Facebook’s pursuit, rejection, and subsequent mission to bury Snapchat is starting to resemble a teenage courtship gone bad. After Snapchat declined Facebook’s offer to buy the company last year for $3 billion, the social media titan launched a series of initiatives to take down the ephemeral messaging app. Its latest attempt, Slingshot, was accidentally released through the iTunes store on Monday before being quickly taken down.
Since Facebook’s IPO in May 2012, investors have worried about a decline in the number of adolescent Facebook users. Statista reported that between 2011 and 2014, Facebook experienced a 25 percent decline within the 13-17 year old demographic (from 13.1 million users to 9.8 million) and a 7.5 percent decrease among 18-24 year olds (from 45.4 million users to 42 million). The concern is the generation which most actively uses social media and is most coveted by the advertising dollars that sustain the industry, are leaving Facebook for more niche products such as Instagram, WhatsApp, and SnapChat. Facebook’s strategy has been to buy out these primary competitors, while allowing them to operate as separate entities. In the one situation where this has not worked, the company has made several attempts to create a similar product of its own.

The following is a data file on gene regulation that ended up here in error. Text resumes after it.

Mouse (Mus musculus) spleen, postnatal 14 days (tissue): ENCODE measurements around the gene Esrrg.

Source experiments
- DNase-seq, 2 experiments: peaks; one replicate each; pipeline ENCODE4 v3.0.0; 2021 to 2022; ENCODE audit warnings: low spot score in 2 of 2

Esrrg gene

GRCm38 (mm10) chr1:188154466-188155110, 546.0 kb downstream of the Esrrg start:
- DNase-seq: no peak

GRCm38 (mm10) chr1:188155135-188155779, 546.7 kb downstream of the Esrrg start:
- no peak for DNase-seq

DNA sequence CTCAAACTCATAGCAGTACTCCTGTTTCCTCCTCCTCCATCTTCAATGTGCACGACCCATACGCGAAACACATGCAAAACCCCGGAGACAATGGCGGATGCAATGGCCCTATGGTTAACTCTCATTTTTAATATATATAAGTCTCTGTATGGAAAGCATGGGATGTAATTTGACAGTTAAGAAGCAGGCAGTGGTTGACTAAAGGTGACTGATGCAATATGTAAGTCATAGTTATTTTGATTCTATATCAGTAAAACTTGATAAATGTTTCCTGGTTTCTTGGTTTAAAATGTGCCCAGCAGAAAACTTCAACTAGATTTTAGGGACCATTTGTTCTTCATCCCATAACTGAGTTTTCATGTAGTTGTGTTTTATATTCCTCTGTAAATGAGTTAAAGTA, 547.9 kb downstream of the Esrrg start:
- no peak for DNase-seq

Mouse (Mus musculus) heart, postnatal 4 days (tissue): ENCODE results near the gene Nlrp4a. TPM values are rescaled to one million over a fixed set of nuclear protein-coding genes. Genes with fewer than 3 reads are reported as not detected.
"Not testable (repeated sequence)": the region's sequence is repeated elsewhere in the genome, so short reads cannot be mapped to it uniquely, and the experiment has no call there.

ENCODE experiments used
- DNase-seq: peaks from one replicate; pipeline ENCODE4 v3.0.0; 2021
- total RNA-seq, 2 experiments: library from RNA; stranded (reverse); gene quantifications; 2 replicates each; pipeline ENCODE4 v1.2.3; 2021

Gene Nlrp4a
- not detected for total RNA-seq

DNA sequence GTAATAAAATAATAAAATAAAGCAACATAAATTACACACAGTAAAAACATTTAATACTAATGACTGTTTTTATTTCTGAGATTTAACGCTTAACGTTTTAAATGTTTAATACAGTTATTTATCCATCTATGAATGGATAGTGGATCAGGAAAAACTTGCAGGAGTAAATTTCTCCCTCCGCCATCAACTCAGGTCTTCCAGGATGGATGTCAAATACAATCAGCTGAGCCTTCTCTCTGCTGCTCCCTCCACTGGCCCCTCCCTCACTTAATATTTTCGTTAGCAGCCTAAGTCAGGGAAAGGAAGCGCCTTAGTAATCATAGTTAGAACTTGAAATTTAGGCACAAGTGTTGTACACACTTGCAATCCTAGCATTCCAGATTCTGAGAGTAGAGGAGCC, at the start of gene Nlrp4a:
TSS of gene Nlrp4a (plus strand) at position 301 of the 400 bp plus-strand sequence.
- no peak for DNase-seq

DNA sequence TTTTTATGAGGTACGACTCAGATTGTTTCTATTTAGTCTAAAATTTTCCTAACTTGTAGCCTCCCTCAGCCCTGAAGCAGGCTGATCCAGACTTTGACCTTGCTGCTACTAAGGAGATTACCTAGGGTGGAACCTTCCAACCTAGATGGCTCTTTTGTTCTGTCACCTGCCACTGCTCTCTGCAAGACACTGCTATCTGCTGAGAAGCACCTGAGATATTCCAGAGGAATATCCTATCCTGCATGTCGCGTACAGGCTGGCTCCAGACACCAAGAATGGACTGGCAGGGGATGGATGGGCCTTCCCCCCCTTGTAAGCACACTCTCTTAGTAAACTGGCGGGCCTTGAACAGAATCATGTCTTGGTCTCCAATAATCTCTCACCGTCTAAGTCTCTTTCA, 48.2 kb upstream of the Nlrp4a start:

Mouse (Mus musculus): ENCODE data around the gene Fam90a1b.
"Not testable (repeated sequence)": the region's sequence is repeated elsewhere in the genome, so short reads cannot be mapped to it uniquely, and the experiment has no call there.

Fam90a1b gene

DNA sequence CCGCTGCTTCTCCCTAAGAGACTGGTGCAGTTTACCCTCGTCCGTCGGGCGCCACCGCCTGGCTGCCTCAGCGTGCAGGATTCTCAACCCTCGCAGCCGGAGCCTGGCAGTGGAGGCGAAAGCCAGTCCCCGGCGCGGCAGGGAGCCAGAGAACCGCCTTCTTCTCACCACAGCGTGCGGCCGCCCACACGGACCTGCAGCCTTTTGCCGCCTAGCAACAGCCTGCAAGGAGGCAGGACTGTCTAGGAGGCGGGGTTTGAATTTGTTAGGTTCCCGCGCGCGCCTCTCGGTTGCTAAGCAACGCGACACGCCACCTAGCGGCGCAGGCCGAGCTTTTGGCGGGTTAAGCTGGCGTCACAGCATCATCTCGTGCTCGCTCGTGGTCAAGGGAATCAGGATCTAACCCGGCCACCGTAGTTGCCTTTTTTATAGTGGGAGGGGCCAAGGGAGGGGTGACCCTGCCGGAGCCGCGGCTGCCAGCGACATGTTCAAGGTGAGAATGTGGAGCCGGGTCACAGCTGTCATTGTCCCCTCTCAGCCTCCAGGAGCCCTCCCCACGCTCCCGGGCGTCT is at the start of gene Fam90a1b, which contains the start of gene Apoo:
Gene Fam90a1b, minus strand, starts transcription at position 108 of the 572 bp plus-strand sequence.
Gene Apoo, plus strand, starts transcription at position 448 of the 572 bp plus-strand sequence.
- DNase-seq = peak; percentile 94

Before Slingshot there was Poke, which was launched in December 2012 around the time Snapchat became the third most popular free app through iTunes. While Poke was technically sound, and could actually claim to perform better than Snapchat, it was unable to shake the stigma of being “second” in the ephemeral messaging space. Poke was officially removed from the iTunes App Store last month.
Slingshot’s fate might be different. Unlike Poke, Slingshot feels less like a carbon copy of Snapchat. Picture messages are accompanied by captions and drawings, and although they last no more than ten seconds, users must “unlock” messages in Slingshot by sending a picture back to the original sender. The app is rumored to be the second to emerge from Facebook’s new Creative Labs division, a Navy Seals-type unit comprised of company programmers. The first one, a news-reading app called Paper, was released a few months ago to praise from the tech community.
Aside from eliminating competition for social media users, Facebook’s decision to expand its messaging services does appear to fit into a broader business strategy. In February, the company completed the most expensive acquisition of an Internet start-up ever, spending $19 billion in cash and stock to buy the unlimited text messaging service WhatsApp. To many, it was a head-scratcher; despite having over 400 million monthly active users, WhatsApp generated less than $20 million in sales last year. To others, it was a smart bet on the future.
“The future of the Internet is mobile and the future of mobile is instant messaging,” says Riku Salminen, the CEO of the Finnish messaging service, Jongla, “IM will be more important than email is to the desktop generation.” But even as Salminen’s prediction crystallizes, there is an issue that the email generation has not quite figured out: how do you monetize messaging, especially ones that dissolve in ten seconds or less?